On motion for summary judgment, the moving party bears the initial burden of identifying those portions of the record which it believes demonstrate the absence of material fact. Celotex Corp. v. Catrett, 477 U.S. 317, 323, 91 L. Ed. 2d 265, 106 S. Ct. 2548 (1986). To defeat summary judgment, the non-moving party must respond with facts of record that contradict the facts identified by the movant and may not rest on mere denials. Id. at 321 n.3 (quoting Fed. R. Civ. P. 56(e)); see also First Nat'l Bank of Pennsylvania v. Lincoln Nat'l Life Ins. Co., 824 F.2d 277, 282 (3d Cir. 1987). The non- moving party must demonstrate the existence of evidence sufficient to support a jury finding in its favor. See Anderson, 477 U.S. at 248-49. This is the standard under which we will review the Defendants' Motion in this case.
B. Claims Against the Borough Council
The Federal Rules of Civil Procedure require that,
When a party desires to raise an issue as to the legal existence of any party or the capacity of any party to sue or be sued or the authority of a party to sue or be sued in a representative capacity, the party desiring to raise the issue shall do so by specific negative averment, which shall include such supporting particulars as are peculiarly within the pleader's knowledge.
The Defendants have satisfied their burden under this rule by alleging that the Borough Council is not a "political subdivision" as defined by Pa. R. Civ. P. 76, which defines the term to include "any county, city, borough, incorporated town, township, school district, vocational school district or county institution district." The Defendants cite Glickstein v. Neshaminy Sch. Dist., 1997 U.S. Dist. LEXIS 16317, No. 96- CV-6236, 1997 WL 660636 (E.D. Pa. Oct. 22, 1997), for the proposition that only the Borough qualifies as a political subdivision subject to suit under Pa. R. Civ. P. 76 and 2102(b). The Defendants also argue that the inclusion of the Borough Council is redundant, as the Borough would ultimately bear the responsibility for any judgment against the Borough Council.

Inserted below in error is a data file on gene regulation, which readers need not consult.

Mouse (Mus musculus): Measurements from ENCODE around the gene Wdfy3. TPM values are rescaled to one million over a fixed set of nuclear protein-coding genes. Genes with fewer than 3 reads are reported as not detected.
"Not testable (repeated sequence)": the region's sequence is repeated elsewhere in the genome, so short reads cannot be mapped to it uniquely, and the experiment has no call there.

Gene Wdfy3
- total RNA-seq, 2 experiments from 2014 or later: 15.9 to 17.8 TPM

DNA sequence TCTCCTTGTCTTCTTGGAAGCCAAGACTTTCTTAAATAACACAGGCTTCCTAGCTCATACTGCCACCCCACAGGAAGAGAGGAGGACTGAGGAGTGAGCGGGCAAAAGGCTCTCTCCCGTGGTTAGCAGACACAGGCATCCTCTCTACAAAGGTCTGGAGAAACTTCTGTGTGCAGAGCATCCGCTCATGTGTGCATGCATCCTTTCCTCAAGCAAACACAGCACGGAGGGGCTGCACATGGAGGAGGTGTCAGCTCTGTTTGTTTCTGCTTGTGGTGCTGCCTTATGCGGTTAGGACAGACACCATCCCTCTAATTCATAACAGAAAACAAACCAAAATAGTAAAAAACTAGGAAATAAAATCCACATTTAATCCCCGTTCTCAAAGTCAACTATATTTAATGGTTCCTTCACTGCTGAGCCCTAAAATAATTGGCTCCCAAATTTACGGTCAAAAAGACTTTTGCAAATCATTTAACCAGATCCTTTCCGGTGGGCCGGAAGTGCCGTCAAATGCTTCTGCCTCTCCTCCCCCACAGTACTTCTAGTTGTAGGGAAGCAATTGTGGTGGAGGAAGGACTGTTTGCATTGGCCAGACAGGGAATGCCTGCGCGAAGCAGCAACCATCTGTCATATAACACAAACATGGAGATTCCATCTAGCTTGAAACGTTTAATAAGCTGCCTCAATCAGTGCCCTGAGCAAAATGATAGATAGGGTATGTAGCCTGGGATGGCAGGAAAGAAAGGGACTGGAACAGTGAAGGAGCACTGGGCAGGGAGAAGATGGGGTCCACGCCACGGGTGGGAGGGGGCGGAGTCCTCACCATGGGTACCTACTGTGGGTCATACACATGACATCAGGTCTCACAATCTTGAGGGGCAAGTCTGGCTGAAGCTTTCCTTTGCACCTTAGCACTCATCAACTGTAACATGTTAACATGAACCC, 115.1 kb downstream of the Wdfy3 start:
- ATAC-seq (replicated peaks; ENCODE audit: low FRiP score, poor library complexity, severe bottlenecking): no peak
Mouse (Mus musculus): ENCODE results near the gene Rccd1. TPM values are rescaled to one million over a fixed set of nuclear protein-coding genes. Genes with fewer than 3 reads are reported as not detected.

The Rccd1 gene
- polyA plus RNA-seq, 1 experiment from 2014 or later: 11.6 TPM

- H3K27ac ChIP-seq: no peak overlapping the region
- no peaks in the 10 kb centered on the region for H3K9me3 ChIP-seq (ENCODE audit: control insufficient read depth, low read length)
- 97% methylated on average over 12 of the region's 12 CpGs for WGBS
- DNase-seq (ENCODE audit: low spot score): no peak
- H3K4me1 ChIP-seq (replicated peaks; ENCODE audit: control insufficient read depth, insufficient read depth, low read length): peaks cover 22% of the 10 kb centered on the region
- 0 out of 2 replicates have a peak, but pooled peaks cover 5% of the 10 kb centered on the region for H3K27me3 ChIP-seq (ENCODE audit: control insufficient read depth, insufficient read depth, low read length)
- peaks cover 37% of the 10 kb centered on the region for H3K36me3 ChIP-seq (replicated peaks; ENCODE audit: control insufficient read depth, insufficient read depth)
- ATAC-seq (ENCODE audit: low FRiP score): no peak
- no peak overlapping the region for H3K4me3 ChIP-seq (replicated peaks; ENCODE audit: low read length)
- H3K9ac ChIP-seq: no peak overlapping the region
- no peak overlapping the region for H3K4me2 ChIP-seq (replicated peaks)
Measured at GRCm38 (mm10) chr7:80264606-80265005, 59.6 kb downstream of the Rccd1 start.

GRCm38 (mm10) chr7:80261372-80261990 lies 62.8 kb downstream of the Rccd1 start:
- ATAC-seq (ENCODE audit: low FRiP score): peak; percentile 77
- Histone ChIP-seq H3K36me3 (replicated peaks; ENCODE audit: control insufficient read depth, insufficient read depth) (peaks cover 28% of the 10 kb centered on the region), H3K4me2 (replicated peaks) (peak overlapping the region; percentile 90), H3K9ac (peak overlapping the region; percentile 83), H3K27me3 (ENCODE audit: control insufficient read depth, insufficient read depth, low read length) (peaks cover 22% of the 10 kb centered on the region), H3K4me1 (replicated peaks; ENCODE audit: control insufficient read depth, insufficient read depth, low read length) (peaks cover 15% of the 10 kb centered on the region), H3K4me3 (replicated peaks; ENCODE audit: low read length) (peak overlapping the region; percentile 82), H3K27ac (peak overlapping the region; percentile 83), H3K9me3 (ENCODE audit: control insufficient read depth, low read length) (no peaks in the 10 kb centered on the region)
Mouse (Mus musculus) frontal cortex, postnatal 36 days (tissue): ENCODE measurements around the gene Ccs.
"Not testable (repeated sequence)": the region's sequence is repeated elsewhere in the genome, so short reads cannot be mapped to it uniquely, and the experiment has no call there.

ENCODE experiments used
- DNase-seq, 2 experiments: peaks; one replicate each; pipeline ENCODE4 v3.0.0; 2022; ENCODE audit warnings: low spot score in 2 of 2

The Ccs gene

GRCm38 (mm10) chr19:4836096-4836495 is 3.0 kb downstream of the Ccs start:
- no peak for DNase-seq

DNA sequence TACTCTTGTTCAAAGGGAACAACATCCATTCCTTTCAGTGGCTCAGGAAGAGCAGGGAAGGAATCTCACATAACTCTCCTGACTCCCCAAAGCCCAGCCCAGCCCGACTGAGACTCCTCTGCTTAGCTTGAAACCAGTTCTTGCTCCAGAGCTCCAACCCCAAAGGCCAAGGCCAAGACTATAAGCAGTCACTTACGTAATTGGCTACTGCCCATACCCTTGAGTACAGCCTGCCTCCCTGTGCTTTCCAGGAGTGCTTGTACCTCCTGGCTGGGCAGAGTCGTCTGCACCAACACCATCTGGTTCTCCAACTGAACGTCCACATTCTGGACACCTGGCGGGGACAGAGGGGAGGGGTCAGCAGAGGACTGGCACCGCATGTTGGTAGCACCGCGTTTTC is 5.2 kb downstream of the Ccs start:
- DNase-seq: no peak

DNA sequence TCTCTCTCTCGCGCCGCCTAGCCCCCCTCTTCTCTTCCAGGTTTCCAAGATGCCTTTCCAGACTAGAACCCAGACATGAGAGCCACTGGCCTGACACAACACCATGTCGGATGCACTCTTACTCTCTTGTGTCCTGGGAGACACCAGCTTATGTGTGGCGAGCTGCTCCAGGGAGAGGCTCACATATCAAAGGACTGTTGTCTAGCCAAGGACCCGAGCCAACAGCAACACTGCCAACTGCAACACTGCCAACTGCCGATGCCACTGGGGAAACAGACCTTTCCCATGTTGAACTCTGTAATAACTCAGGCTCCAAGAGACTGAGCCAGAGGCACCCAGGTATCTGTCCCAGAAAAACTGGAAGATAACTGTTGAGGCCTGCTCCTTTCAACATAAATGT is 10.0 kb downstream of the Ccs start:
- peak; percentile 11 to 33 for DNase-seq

Surprisingly, the Plaintiff's only response to this position is to say, "No argument is made herein by Plaintiff." Plaintiff's Response at 20. Because the Plaintiff has failed to scrutinize the Defendants' position, we will, reluctantly, undertake this task for him.
The question of whether or not the Borough Council is capable of being sued is an interesting one. It seems unlikely that the Borough Council could be sued in state court, given the limited scope of Pa. R. Civ. P. 76. However, Fed. R. Civ. P. 17(b)(1) states "that a partnership or other unincorporated association, which has no such capacity by the law of such state, may sue or be sued in its common name for the purpose of enforcing for or against it a substantive right existing under the Constitution or laws of the United States." See also United Mine Workers of America v. Coronado Coal Co., 259 U.S. 344, 66 L. Ed. 975, 42 S. Ct. 570, (1922). The parties have presented no evidence which would help us to determine whether or not the Borough Council would qualify as such an "unincorporated association." And while several federal courts in this state have allowed suits to proceed against borough councils, we have not been able to find any case which specifically addresses the capacity issue. See e.g., Giles v. Dunmore Borough Council, 1997 U.S. Dist. LEXIS 3322, No. 96- CV-1419, 1997 WL 129308 (M.D. Pa. Mar. 18, 1997); Matlock v. Pen Argyl Borough, Pen Argyl Borough Council, et al., 1996 U.S. Dist. LEXIS 2673, No. 94- CV-0831, 1996 WL 101587 (E.D. Pa. Mar. 7, 1996); Sager v. Burgess and Borough Council of Pottstown, et al., 350 F. Supp. 1310 (E.D. Pa. 1972). Fortunately, the Defendants have argued that the Borough Council is also a redundant party in this case. Because the Defendants are entitled to summary judgment on the strength of this argument, we need wade no further into the choice-of-law quagmire.
We find that the Borough Council is a redundant party in this case, as the Borough itself (a named Defendant), would ultimately be liable for any judgment entered against the Borough Council. See Gliskstein, 1997 WL 660636. Therefore, we will grant this portion of the Defendants' Motion and dismiss all claims against the Defendant Borough Council. In doing so, we wish to make it clear that this dismissal in no way prejudices the right of the Plaintiff to pursue his claims based upon the misconduct of the Borough Council. However, since the Borough itself ...